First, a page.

(Anthriscus caucalis )
Priority: - Control
Identification and Reproduction
- Bur chervil is a biennial or short-lived perennial plant that typically is under 1 m tall but occasionally reaches 2 m tall.
- Stems are hollow, branching with maturity and hairy near the base.
- This plant has triangular fern-like leaves that are alternating along the stem.
- Bur chervil flowers are at the leaf axils and arranged in umbel clusters. Individual flowers are small and have 5 notched petals.
- Noted by its name, seeds are bur-like bristles and allow for the seeds to easily cling onto materials, animals and people for transportation. Seeds taper to a distinct point or "beak".
- Taproots are thick and fibrous and can extend up to 2 m in depth.
Plants only produce by seed.
Habitat & Ecology
- Bur chervil has adapted to poor growing conditions; sites that are shaded, poor in nutrients and sandy soils.
- This invader is typically growing in disturbed sites, ditches or waste areas.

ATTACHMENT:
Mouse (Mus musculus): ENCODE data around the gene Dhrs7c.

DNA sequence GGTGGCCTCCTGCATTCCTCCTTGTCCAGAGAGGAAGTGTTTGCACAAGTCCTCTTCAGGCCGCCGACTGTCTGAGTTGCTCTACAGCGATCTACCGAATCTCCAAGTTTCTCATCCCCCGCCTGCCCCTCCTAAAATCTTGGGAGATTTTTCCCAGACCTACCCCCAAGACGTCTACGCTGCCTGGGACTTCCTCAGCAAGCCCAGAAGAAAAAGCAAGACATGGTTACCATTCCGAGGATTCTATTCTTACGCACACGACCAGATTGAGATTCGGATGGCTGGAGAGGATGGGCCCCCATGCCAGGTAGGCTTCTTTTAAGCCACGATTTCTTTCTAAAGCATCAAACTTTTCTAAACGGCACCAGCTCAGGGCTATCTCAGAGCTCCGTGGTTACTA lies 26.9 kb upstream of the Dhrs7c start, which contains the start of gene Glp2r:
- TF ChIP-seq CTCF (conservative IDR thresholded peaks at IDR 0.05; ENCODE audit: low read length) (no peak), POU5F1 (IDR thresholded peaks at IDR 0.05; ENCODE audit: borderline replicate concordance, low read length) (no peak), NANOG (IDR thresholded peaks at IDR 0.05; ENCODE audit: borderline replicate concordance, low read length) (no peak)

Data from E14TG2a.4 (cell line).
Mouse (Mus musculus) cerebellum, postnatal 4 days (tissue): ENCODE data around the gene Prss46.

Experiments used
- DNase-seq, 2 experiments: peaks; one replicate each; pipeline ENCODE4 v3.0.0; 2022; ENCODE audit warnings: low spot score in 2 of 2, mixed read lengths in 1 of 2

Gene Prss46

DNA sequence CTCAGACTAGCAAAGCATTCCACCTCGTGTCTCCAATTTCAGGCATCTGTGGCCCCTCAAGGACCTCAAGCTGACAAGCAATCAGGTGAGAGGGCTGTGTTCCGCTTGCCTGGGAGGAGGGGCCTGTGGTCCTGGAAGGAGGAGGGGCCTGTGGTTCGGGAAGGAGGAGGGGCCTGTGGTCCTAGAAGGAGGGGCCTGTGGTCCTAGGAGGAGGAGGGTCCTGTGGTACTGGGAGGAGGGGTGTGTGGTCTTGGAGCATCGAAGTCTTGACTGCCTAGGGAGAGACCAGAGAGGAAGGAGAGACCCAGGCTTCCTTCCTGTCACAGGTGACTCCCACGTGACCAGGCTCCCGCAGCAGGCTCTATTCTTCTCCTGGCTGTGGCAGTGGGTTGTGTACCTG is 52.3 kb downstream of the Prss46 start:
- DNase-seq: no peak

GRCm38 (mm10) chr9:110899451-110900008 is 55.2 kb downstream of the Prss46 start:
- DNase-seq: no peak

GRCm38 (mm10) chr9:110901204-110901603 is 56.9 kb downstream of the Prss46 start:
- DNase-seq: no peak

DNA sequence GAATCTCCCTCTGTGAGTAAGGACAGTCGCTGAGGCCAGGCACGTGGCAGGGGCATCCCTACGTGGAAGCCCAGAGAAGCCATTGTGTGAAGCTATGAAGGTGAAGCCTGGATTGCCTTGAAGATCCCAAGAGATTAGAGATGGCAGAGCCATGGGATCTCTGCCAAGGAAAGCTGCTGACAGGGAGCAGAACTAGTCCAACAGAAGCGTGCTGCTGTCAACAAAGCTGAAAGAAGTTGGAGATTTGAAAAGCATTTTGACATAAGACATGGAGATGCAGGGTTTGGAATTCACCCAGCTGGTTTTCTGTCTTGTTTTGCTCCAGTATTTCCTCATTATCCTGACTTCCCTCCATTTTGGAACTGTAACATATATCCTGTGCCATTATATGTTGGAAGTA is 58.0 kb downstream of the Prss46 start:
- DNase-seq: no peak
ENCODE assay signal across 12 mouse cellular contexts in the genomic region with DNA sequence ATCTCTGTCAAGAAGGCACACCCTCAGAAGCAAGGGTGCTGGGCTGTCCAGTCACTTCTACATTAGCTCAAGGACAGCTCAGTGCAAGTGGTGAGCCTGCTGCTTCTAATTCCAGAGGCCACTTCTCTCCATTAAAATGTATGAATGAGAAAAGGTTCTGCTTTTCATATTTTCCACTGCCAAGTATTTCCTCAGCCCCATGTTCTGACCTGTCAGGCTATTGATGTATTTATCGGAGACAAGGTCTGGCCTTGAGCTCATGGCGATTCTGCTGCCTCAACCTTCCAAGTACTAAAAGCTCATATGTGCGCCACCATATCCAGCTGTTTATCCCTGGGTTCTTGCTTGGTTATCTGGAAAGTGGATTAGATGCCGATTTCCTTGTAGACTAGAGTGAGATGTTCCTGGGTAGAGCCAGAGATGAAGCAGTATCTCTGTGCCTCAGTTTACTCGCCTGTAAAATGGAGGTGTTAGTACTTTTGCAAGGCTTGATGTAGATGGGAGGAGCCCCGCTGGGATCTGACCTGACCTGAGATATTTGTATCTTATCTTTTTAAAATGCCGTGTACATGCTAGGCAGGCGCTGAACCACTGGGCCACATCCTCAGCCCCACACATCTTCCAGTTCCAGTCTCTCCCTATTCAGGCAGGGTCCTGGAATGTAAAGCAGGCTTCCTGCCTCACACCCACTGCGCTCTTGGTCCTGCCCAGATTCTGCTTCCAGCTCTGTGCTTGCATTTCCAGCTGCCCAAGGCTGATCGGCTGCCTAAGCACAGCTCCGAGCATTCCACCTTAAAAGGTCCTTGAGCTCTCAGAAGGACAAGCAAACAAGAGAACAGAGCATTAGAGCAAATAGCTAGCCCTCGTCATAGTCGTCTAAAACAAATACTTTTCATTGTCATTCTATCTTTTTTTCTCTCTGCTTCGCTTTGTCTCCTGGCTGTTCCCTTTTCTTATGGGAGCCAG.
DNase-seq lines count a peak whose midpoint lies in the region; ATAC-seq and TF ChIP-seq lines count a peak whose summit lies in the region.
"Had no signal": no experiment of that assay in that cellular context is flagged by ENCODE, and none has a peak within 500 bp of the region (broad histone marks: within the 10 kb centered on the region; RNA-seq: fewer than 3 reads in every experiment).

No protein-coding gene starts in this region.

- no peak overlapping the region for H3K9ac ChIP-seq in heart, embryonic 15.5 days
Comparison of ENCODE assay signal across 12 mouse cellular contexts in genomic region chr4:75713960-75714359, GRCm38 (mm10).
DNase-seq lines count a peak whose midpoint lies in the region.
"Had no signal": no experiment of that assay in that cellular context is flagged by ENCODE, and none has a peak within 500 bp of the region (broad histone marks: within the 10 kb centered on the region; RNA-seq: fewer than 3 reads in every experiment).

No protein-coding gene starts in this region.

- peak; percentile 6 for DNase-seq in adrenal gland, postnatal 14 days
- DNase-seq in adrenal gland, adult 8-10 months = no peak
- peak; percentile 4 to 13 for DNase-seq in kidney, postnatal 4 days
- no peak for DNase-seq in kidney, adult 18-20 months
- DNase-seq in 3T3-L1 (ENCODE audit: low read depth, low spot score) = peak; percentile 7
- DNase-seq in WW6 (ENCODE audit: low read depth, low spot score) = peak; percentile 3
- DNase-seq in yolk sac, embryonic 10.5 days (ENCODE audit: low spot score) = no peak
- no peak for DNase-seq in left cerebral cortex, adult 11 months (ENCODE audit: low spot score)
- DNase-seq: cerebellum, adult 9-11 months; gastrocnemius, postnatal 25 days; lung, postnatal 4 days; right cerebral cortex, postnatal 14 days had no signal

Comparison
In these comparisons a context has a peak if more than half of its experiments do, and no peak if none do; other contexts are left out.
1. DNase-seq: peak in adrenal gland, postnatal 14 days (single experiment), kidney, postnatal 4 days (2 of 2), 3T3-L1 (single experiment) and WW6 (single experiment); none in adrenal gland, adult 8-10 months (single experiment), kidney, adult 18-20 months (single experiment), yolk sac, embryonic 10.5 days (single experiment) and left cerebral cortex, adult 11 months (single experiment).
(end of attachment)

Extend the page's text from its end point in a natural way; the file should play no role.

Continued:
- It is currently found in multiple parts of Vancouver Island; Comox, Cowichan Valley and Nanaimo.
- Since it invades pastures and hayfields it reduces the forage opportunities for livestock.
- Similarly to wild chervil, bur chervil can be a host for a virus that attacks crop species in the same family, such as carrot, celery and parsnip.
- Bur chervil out-competes native vegetation and decreases the native biodiversity.
- It forms dense stands in moist meadow and riparian areas.
Prevention is a high priority for this plant.
- When leaving an infested site make sure bur seeds are not attached to clothes, shoes, equipment, pets and vehicles.
- Be cautious when purchasing wildflower seed mixes, especially if they are not locally produced. These can contain seeds of bur chervil and other invasive species.
- Hand-pulling or digging can be effective on small populations. It is recommended to remove plants when the soil is moist to remove the entire root system.
- Tillage can also be used as a control method during the dry months. This helps expose the roots so they dry and die off.
E-flora BC is a good resource to help identify bur chervil.
For more information check out the Washingon State University's page on Bur Chervil. Note this is a US resource and Canadian guidelines and regulations differ. Be sure to read labels prior to application.
Header photo (Hockenheim).